Milosevic's death marks 'total defeat' for UN tribunal, prosecutor says
Carla Del Ponte made the comments on Sunday, a day after the former Yugoslav president and Serbian nationalist was found dead in his cell at the UN detention centre in Scheveningen, a suburb of The Hague.
An autopsy was being performed on Sunday amid accusations that Milosevic, 64, had been poisoned only months before the end of his four-year trial.
The autopsy was being performed by pathologists in the Netherlands and observed by a pathologist from Serbia. Results were not expected for at least a day.
Del Ponte told the Italian daily La Repubblica that she viewed Milosevic's death as a "total defeat" for the UN's International Criminal Tribunal for the Former Yugoslavia.
He was facing 66 charges, including genocide, stemming from the series of wars that tore apart the Balkans for a decade, leaving 250,000 dead.
Del Ponte said she believed the prospect of a guilty verdict may have prompted Milosevic to kill himself.
"Perhaps he wanted to avoid all that," she said. "You have the choice between a normal, natural death and suicide, and of course it could be possible."
Milosevic suffered from a heart condition and high blood pressure and his ill health had repeatedly interrupted his trial. On Saturday, French Foreign Minister Philippe Douste-Blazy said Milosevic died of natural causes
On Sunday, the war crimes tribunal president said he ordered the autopsy and a toxicological examination after a report from the Dutch coroner that failed to establish the cause of death.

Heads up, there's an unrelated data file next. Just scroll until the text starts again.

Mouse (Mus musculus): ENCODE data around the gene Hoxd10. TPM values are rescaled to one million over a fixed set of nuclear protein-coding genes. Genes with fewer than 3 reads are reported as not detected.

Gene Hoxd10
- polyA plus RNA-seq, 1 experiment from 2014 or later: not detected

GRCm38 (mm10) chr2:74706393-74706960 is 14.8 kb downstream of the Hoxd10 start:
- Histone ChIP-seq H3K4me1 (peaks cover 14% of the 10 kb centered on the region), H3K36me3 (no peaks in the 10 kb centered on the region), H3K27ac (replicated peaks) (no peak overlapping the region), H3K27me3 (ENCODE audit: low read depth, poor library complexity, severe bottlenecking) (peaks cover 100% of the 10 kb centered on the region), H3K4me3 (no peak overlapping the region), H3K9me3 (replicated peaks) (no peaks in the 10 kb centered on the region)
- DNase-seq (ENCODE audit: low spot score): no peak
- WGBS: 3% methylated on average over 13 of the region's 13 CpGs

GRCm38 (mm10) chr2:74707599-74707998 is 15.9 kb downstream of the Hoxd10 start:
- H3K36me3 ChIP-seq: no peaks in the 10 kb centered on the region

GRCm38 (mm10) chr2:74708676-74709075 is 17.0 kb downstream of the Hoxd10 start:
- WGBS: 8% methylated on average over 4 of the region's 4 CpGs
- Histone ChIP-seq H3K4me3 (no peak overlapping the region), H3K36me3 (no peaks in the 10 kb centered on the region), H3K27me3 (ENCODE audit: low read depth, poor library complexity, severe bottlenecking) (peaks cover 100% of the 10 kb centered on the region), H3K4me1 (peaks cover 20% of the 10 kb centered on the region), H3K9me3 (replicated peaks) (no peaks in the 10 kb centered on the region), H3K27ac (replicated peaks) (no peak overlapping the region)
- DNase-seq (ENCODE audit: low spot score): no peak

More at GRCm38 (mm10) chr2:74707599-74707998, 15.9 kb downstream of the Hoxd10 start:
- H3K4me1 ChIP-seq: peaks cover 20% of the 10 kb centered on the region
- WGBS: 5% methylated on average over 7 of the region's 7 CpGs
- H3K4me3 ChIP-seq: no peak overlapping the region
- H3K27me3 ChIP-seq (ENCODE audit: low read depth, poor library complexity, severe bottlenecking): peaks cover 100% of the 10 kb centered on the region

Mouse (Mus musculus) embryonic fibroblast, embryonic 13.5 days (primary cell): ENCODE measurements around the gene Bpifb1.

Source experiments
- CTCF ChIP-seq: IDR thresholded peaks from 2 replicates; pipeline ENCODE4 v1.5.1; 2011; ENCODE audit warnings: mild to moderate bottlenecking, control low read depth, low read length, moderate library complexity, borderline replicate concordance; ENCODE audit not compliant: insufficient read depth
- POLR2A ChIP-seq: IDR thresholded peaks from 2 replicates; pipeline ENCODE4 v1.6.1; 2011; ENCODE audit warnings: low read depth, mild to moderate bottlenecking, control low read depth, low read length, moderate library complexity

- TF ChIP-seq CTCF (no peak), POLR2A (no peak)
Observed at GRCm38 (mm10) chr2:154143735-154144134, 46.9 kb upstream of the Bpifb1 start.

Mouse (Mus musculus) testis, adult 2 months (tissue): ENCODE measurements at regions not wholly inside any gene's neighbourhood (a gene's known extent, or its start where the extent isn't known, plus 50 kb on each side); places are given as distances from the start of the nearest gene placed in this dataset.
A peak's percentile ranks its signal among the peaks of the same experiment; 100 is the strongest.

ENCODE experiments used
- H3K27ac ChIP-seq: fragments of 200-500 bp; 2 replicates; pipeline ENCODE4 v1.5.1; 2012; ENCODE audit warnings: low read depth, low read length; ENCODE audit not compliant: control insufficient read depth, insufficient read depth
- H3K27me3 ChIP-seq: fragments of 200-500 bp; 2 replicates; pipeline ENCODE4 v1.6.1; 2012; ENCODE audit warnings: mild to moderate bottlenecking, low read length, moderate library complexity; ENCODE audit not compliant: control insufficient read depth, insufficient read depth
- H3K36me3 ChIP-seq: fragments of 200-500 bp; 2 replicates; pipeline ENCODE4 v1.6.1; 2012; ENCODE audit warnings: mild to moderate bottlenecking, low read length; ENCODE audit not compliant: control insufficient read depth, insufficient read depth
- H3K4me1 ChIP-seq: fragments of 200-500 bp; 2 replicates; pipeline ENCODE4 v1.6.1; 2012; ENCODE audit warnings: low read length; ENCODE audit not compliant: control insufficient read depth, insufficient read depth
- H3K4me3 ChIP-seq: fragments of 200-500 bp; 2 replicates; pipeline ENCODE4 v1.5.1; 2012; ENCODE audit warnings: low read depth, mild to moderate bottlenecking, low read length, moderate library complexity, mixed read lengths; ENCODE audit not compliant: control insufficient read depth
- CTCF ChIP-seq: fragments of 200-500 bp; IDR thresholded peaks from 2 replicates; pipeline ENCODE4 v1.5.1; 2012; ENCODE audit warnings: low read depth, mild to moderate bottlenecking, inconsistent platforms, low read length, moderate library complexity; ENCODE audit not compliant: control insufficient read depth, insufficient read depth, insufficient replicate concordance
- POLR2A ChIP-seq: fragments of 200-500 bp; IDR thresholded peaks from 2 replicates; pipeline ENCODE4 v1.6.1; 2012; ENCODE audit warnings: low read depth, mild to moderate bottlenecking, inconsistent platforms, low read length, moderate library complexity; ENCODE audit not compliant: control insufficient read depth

Milosevic thought he was being poisoned, lawyer says
But his death fuelled accusations of conspiracy on Sunday, as his supporters insisting that Milosevic was a victim of foul play and had possibly been poisoned.
Milosevic's legal adviser, Zdenko Tomanovic, showed reporters on Sunday a lengthy letter he said the former leader wrote on Friday.
In it, Milosevic said traces of a "heavy drug" had been found in his bloodstream and said he feared he was being poisoned.
"They would like to poison me," Tomanovic quoted Milosevic as telling him.
Massive outpouring of grief in Serbia
Thousands of people lined up to light candles and sign books of condolences on Sunday throughout Serbia, where many people regard Milosevic as a hero who tried to preserve Serbia's place as the dominant Yugoslav republic.
"They regard the circumstances of his death as extremely suspicious," said CBC correspondent Don Murray, who was in Belgrade.
"The country remains very divided in the wake of his death."
Murray said that many Serbs regard Milosevic as "a victim of machinations of the West."
2nd death in week at UN detention centre
Milosevic's detractors denounced him as a mass murderer, blaming him for leading Serbia into four Balkan wars, including the 1992-95 Bosnia conflict that left 200,000 people dead.
He was accused of overseeing the systematic killing of about 8,000 men and boys in the Bosnian town of Srebrenica in 1995, the worst massacre on European soil since the Second World War.
Eventually NATO sent 60,000 peacekeepers to the area to end the fighting and keep the Bosnian, Serb and Croatian armies apart.
Milosevic's death was the second one within a week at the UN detention centre in Scheveningen.
Former Croatian Serb leader Milan Babic, serving 13 years for crimes against humanity, committed suicide in his cell last weekend.